The ice cream principle
So if you can not fix it with something the cost of an icecream, you probably won’t be able to fix it at all.
How the ice cream principle came to be
As I said, I had met Vitaly in Sofia, Bulgaria, at a web event. We had been both traveling from conference to conference and were a bit tired. When we had a drink the evening before the conference, we decided to battle fatigue by giving each other a creative challenge: each of us would work the word ‘ice cream’ into our presentation without the audience noticing it. If people would notice that ice cream shouldn’t be part of the presentation, we lost. The person who would be able to work it in the most seamlessly would win (I turned it into “the secret ice cream” later).
A few years later, we would have a similar exercise amongst speakers at Insites Consulting. At our internal events, each speaker would get a list of words he or she would have to work into the storyline within the hour before going on stage. A great way to challenge people’s creativity and speaking skills.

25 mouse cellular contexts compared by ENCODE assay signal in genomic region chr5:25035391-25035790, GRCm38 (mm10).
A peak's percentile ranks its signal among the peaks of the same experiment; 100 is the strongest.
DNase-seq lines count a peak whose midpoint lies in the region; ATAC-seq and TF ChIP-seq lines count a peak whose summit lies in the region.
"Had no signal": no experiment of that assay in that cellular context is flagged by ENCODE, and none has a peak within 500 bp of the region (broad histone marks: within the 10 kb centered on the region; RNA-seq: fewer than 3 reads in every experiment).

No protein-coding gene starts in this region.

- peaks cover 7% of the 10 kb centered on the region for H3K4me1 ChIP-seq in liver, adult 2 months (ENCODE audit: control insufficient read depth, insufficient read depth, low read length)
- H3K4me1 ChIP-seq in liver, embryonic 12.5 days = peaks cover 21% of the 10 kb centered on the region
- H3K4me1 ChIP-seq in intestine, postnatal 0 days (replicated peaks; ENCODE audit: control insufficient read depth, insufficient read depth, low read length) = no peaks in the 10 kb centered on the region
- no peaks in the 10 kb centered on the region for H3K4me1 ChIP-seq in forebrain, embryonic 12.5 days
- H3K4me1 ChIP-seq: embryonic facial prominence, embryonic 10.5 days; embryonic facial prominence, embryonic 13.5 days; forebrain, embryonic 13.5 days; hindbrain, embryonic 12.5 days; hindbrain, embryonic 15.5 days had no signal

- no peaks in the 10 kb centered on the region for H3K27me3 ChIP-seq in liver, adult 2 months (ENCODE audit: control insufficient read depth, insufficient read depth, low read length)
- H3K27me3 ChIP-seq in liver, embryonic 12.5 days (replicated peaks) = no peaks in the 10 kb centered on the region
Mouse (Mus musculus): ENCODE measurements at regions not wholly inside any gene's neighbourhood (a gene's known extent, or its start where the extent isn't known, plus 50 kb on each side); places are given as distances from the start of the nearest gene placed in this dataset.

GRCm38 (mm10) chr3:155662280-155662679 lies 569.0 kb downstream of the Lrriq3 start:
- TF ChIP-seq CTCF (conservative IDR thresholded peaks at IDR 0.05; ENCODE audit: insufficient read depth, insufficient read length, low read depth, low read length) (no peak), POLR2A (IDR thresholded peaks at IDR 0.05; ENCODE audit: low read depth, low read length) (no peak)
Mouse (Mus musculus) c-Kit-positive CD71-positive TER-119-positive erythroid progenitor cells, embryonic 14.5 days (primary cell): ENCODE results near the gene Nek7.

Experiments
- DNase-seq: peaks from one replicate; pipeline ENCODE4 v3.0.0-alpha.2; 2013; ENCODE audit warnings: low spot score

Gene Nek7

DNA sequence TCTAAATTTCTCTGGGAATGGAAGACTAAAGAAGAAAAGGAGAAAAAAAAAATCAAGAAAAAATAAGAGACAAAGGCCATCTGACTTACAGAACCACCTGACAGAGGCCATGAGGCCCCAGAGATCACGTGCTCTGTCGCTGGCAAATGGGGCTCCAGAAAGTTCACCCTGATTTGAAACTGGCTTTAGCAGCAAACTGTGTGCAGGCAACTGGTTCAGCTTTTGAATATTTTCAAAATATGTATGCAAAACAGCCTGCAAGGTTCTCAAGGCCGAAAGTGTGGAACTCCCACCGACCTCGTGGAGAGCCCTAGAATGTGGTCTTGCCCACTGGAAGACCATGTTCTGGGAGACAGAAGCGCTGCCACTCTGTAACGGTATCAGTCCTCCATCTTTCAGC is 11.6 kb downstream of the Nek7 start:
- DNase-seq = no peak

Alternative ice cream principle(s)
When updating the tool on my website, I stumbled upon ‘another’ ice cream principle as Sol Horowitz, a brand and design strategist, has another phenomenon he refers to as the “ice cream principle”: “Nothing ruins creativity like too many voices weighing in. We call it the Ice Cream Principle. Tell 10 people to go get ice cream with one condition: they all have to agree on one flavor. That flavor is going to be chocolate or vanilla every time. Groups of people don’t agree on what’s cool or interesting, they agree on what’s easy to agree on. Don’t pick a name strictly because it’s a top vote-getter.”
Whatever the explanation – ice cream principle as a reminder of empathy or ice cream as a reminder that nothing ruins creativity like too many voices weighing in – remember the Ice Cream Principle. And use the Secret Ice Cream as a tool to spice op your meetings 🙂